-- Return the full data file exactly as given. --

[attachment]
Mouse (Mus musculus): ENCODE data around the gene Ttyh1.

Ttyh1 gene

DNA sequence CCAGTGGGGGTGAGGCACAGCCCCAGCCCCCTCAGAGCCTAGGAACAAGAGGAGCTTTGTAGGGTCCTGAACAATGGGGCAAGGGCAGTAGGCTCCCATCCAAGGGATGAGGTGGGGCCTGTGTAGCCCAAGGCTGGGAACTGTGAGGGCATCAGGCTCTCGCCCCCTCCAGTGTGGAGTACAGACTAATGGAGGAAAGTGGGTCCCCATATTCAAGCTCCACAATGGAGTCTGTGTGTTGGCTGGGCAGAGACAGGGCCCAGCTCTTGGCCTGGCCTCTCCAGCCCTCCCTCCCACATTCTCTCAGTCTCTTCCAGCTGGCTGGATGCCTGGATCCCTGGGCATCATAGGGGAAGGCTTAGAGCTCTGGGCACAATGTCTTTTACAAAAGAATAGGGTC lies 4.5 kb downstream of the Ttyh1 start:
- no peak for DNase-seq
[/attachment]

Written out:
Mouse (Mus musculus): ENCODE data around the gene Ttyh1.

Ttyh1 gene

DNA sequence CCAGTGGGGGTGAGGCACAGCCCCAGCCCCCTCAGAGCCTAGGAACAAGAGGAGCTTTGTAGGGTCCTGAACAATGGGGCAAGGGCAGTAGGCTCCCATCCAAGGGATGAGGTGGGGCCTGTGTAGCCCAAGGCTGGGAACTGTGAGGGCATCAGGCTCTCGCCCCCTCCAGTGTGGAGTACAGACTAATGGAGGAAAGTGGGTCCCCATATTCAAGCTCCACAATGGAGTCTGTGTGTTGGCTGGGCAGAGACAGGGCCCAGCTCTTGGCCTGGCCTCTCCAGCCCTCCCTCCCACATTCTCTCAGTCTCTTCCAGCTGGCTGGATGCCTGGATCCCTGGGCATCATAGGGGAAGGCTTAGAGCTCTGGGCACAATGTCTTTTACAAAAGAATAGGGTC lies 4.5 kb downstream of the Ttyh1 start:
- no peak for DNase-seq